In February last at a Court of Chancery held here, on a decree being made in favour of the Defendant in a cause that had been some time depending between Mr Adair and Mr McCulloh, the complainants council moved for leave to appeal to His Majesty in Council, when it was ruled by the Court, after consideration of His Majesty's 42d Instruction, which relates particularly to appeals to and from the Governor and Council, as a Court of Error, that the Defendant should have leave to appeal provided he gave security to

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prosecute it and answer the condemnation, etc., within fourteen days. As it appeared to me that the design of the King's Instruction was only to secure costs and damages that should be awarded to the appellee, in case the first decree was confirmed, that the term of fourteen days related merely to praying the appeal, and that if security was given before the appeal was actually made it was fully answered. I objected the hardship it would be upon Mr Adair's Attorney, to be limited to so short a time, to procure competent security for so large a sum as One Thousand pounds sterling in a Country where the Party was utterly unknown, and that in default thereof, the complainant who might perhaps be aggrieved, notwithstanding the judgment of that Court, should be precluded of His Right to appeal to Justice in the last resort, and I desired the sense of the Court, that was to rise before the expiration of that allotment of time, whether after it should elapse, if good security was offered, and it should be made to appear to me that it could not be sooner obtained I might accept it, it was decided that I could not. If however, my Lord, the circumstances had occurred, I should have certainly taken upon me, under a different construction of the Royal Instruction, to admit a proper security, for I am persuaded the Interpretation of the Court is not consistant with His Majesty's Justice, nor the meaning of the Instruction, which I shall be happy to learn with certainty from your Lordship.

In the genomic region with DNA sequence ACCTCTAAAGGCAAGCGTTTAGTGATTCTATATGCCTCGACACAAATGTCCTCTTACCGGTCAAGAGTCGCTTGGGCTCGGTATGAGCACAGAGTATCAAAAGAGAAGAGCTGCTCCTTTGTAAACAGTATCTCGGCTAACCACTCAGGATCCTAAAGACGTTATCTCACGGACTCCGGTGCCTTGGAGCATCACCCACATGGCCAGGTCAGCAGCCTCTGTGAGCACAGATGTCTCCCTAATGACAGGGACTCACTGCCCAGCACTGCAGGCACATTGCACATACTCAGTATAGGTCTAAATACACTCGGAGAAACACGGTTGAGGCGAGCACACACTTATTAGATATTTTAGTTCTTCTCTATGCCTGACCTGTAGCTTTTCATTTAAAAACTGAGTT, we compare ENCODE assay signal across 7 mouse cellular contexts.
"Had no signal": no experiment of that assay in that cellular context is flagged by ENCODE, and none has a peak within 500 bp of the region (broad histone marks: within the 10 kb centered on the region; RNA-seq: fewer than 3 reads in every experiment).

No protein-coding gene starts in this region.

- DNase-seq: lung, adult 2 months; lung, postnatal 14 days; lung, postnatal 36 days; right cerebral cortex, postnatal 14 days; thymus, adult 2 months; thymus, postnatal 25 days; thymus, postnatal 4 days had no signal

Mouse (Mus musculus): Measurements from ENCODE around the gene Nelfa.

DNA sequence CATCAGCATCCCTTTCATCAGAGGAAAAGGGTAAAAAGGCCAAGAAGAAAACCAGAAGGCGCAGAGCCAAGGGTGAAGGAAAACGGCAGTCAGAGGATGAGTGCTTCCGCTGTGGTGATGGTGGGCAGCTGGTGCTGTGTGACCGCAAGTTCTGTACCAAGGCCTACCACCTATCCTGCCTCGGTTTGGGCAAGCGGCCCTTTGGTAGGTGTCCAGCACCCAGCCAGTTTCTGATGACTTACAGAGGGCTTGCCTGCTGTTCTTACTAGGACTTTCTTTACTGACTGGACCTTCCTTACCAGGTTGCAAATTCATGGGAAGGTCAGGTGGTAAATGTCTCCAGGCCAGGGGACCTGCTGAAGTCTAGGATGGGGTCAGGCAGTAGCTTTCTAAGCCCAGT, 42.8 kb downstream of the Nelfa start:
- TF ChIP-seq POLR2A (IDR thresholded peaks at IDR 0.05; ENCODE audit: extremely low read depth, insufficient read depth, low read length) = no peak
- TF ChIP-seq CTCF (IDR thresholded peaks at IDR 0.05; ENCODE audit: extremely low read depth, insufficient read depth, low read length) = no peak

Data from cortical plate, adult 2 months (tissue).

I thought it proper, my Lord, to direct a minute of my Question to the Court to be entered on the Proceedings, that when they came before the Lords of the Council, it might appear there was a difference of opinion on this head, which may be attended with disadvantage to His Majesty's Subjects.

I have the honor to be &c.,
JO. MARTIN.